By Jacob Loel
Yes, the rumors are true! The University of Dallas will have a swim club for the upcoming school year. The club, led mainly by juniors, has its roots in unlikely places.
Long before most of the junior class had ever heard of Groundhog Day, the Bubble or the Core, several of these future UDers were already starting their swimming careers.
Swimming is a sport that requires year-round commitment and diligence. When it came time to choose a college, some of us chose to follow our faith, our nerdy love of liberal arts or our siblings in coming to UD at the cost of giving up our years of hard work in the pool and the dream of competing at the collegiate level. Several gave up the chance to become Division I athletes. Nearly one year ago, the current club president Hank Walter and I found ourselves sitting next to each other on a train returning from Cinque Terre, exhausted by our first weekend of freedom during our Rome semester. We spoke for a while about how much we missed the sport, and soon we spread our interest to the other former swimmers, both in Rome and in Dallas. Suddenly, we had an impromptu team. After spending the spring semester of 2014 as well as this summer working to make the club a reality, UD Swimming is ready to make a splash.
The club has 31 registered members and counting, and it has recently registered as an official club sport. UD Swimming will compete in the Southwest Swim League, a club league with several teams in the Dallas area, including the University of Texas at Dallas and Dallas Baptist University. Practices will begin in the campus pool and will continue at North Lake College when the weather turns cold.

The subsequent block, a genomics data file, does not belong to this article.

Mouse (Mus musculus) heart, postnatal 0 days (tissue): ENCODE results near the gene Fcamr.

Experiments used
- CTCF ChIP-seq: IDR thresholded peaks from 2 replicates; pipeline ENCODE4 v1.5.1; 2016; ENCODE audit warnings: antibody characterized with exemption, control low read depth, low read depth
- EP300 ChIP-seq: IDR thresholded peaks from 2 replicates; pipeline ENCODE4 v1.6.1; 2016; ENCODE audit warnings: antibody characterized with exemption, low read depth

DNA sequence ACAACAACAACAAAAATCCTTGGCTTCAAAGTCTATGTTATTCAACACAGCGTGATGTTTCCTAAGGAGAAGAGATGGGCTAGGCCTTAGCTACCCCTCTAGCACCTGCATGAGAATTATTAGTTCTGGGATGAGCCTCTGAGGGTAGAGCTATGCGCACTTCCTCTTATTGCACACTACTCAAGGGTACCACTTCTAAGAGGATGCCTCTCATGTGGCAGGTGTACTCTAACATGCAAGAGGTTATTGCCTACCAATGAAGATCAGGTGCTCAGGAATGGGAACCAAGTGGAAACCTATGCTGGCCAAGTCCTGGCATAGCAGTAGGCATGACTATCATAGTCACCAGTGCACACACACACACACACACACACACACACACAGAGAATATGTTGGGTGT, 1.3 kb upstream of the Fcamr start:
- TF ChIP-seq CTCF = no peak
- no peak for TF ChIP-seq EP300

For those of you who want to avoid the club at the pool, practices will be about an hour long and will tentatively be Tuesday at 5 p.m. and Wednesday and Saturday at noon. For those of you who are interested, or are even considering being part of the club, please come to a practice and talk to the team officials.
Several athletes from the school have posed concerns about swimming replacing their sport. While the team hopes to be a Division III sport one day and compete for UD, we hope this will happen without other athletes being denied the honor of competing for their school.
“Since swimming is a low contact sport, the club welcomes athletes from other sports to work out with us if they are injured or in the off season, in order to stay in shape,” said junior Elizabeth Schmitz, fundraising coordinator.
A related concern is that the sport will take away from the popularity of other athletic programs. Historically, swimming does not detract from the popularity of other sports at schools. Luke Goveas, vice president of UD’s rugby club, says that he still feels intimidated by the “manly men in speedos” and fears for the popularity of his sport.
At this point, whether or not swimming is a good fit for the university remains to be seen, but UD Swimming promises to try to avoid taking away from Hoggie glory or the popularity of Crusader athletics. Instead, the team is just here to fulfill any current or future Crusader’s dream of competing in the cool blue of a pool under the Texas sun.